“I am hopeful that the House of Representatives and the members of the House will see through this charade and will hopefully allow Alabama to go forward with our current standards that I think are aligned with those in other states.”
District Math Coach at Trussville City Schools Monica Bramlett said reverting to previous standards would be a detriment to all students.
“Sometimes I think people that are against it don’t truly understand what it is,” Bramlett said. “There is so much value in the way we are currently teaching our students. The standards are rigorous.”
Senate President Pro Tem Del Marsh introduced the bill in response to state test scores that failed to improve under Common Core standards.
“It’s time to move on,” said Marsh, a Republican from Anniston. “We need to clear the slate. Just go ahead and get this out of the way. Let’s focus on new standards for the state that are going to solve these problems.”
However, Bramlett said low test scores are more of a reason to keep current standards.
“Instead of lowering the standards,” said Bramlett, “the government should be pouring more money into our education system so that districts across the state can afford the necessary support needed to be more successful in these standards.
“Our students today will no longer be competing for jobs locally, but nationally and globally as technology continues to grow. If we lower our standards, our children will not have the necessary skills to attain or keep jobs in such a competitive workforce.”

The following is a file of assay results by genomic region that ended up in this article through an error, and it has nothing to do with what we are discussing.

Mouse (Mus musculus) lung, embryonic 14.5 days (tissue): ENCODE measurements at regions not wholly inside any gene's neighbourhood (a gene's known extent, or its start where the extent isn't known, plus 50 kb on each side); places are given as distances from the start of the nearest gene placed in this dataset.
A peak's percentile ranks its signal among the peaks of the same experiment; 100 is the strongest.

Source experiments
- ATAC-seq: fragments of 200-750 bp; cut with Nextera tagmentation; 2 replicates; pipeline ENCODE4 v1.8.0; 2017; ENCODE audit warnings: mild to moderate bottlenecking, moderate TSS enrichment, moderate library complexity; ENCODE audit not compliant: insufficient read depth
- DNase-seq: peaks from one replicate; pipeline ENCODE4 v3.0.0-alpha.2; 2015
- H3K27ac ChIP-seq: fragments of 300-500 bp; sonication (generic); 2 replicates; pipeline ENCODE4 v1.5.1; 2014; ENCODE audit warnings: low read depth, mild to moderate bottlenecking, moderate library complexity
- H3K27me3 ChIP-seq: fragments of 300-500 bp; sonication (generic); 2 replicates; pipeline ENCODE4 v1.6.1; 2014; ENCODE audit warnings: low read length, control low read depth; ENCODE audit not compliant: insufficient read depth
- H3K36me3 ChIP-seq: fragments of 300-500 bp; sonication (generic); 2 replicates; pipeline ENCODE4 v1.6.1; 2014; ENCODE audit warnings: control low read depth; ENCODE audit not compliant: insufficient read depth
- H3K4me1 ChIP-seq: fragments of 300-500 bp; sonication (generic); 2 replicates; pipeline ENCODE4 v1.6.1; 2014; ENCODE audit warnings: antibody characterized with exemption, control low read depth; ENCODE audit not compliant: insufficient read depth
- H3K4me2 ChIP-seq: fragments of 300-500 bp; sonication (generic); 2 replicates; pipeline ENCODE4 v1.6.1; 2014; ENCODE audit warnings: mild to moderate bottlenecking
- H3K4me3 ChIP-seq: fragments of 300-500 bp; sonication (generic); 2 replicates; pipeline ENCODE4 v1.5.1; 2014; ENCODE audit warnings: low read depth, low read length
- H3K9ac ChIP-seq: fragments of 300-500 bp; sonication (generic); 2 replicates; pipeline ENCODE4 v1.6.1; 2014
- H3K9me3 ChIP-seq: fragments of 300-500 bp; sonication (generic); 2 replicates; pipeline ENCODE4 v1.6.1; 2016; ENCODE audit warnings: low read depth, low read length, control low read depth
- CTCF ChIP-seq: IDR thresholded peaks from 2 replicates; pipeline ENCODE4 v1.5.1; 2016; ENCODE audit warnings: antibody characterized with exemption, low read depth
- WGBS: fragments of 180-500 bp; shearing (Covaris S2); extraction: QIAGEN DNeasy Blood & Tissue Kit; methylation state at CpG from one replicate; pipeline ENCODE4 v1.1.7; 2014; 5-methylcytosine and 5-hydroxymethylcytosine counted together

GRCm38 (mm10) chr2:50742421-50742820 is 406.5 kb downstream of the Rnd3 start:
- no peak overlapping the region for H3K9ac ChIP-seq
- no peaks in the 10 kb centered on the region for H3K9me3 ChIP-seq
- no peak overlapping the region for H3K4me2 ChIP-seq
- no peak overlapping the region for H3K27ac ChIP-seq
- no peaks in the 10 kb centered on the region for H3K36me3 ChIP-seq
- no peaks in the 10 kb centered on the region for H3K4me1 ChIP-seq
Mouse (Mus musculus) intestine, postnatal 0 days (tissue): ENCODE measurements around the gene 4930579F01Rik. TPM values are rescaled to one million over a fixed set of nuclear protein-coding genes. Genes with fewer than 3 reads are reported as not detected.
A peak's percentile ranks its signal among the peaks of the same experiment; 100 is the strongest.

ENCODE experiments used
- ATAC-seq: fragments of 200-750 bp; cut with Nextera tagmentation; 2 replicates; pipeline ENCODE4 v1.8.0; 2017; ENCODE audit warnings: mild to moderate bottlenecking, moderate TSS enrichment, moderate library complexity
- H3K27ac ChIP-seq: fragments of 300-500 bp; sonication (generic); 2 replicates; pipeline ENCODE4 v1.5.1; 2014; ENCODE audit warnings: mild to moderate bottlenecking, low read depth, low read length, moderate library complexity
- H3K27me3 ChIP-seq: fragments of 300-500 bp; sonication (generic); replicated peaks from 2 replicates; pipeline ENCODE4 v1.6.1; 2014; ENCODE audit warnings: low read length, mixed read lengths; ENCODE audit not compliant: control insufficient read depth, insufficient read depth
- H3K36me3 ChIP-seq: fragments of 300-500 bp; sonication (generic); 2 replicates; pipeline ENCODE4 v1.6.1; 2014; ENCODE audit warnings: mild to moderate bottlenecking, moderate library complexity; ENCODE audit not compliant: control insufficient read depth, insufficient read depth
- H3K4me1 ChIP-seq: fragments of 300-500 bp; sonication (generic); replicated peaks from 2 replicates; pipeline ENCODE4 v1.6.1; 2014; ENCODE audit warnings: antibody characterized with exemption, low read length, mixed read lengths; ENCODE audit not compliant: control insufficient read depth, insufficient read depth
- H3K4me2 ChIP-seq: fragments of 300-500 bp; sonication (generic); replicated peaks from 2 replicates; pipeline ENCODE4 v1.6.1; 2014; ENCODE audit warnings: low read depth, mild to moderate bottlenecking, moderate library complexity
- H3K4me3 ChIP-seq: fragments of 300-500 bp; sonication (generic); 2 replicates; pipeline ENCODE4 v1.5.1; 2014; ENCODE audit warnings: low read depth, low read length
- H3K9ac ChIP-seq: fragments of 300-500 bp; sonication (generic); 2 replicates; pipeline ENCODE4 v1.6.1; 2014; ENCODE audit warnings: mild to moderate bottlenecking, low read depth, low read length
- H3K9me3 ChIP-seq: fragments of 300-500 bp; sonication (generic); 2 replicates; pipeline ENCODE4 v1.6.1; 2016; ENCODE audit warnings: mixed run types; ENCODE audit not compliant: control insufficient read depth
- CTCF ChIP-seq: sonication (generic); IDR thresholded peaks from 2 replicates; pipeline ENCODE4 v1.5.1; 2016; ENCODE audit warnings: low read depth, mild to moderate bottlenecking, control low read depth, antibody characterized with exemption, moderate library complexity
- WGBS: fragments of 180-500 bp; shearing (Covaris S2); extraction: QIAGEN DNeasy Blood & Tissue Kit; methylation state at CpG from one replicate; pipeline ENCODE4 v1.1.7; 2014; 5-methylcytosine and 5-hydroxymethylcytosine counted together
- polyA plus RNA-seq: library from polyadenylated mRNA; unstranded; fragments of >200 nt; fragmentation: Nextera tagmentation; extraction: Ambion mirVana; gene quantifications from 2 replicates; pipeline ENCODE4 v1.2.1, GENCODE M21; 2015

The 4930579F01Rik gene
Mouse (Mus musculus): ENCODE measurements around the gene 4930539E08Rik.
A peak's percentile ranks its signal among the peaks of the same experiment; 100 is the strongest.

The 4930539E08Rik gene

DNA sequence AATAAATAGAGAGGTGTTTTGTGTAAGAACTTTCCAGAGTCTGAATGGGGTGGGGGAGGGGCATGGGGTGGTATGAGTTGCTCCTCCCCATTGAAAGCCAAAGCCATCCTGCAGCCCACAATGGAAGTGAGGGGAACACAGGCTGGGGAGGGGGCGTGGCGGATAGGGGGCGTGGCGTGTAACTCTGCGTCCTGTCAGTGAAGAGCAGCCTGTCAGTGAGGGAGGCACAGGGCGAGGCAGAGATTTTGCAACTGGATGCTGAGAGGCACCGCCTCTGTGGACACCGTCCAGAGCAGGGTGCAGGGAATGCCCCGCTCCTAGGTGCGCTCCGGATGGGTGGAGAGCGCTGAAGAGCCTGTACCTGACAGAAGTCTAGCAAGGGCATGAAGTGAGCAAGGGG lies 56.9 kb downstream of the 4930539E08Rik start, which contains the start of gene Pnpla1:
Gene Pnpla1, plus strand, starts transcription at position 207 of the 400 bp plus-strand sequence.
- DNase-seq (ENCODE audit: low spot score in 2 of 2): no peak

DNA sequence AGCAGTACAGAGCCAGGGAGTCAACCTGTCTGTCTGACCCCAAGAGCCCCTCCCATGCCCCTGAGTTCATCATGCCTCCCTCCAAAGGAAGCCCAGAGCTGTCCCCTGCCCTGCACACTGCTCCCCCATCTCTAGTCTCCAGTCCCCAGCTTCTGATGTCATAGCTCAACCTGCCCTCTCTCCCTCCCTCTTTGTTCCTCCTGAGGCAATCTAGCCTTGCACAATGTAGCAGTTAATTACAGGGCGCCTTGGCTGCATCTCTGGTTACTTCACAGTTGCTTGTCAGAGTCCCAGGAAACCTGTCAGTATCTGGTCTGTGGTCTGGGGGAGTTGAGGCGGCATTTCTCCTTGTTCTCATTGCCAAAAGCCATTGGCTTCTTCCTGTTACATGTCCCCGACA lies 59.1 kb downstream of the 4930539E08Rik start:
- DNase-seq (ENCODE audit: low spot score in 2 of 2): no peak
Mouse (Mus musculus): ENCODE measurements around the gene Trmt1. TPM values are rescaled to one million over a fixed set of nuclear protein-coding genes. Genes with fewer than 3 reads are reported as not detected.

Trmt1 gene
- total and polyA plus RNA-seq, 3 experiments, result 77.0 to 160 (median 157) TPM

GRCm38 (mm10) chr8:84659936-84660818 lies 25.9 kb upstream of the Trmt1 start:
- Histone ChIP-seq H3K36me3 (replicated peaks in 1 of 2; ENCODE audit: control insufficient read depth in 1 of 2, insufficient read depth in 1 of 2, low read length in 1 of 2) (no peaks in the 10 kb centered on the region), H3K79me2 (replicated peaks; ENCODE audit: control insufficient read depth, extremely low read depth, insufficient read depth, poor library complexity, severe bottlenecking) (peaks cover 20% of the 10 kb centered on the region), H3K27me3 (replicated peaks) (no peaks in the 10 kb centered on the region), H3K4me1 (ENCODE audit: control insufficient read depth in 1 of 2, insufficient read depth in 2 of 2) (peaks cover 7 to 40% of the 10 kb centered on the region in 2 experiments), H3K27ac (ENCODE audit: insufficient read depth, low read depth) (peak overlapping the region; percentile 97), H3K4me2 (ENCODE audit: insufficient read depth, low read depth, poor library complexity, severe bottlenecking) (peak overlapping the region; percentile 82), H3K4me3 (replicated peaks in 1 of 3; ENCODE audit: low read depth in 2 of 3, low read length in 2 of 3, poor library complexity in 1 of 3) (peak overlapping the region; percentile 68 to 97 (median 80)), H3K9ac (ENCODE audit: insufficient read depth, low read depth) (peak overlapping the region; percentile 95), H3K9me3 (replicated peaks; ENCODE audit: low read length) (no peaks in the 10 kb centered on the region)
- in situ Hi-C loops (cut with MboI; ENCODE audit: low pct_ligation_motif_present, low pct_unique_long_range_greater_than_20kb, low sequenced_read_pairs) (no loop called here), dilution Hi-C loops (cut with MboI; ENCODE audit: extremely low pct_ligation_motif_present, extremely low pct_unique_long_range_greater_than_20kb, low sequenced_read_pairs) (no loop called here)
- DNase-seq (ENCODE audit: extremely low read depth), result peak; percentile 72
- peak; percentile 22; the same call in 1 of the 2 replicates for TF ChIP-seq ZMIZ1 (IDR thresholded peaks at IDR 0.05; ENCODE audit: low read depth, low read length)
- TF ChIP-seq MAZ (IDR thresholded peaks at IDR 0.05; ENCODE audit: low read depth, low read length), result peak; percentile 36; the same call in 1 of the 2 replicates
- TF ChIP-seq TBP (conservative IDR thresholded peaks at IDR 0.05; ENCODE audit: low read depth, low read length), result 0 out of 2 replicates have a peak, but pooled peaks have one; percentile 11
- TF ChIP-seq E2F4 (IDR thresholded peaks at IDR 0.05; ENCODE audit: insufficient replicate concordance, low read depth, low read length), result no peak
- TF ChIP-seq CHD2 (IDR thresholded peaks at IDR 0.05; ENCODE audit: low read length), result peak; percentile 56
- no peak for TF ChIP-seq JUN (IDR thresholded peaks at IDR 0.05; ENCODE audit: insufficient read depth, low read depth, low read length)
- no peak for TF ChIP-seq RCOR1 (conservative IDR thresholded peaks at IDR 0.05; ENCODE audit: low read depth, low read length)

Pell City Schools Curriculum Specialist Kelly Seay said Common Core standards are research-based goals that show benchmarks of progress for each grade level, ensuring success in the next grade level. Seay said all states have similar benchmarks.
“The attempt was initiated to encourage all states to set their benchmarks (or standards) for each grade level at the same pace in an effort for students to not only achieve what research was showing they needed per content area, but also to level the playing field,” said Seay. “This would also assist students who moved during the school year from either being ahead or behind the students in their new school.
Seay said extensive research has shown the importance of high-order thinking skills.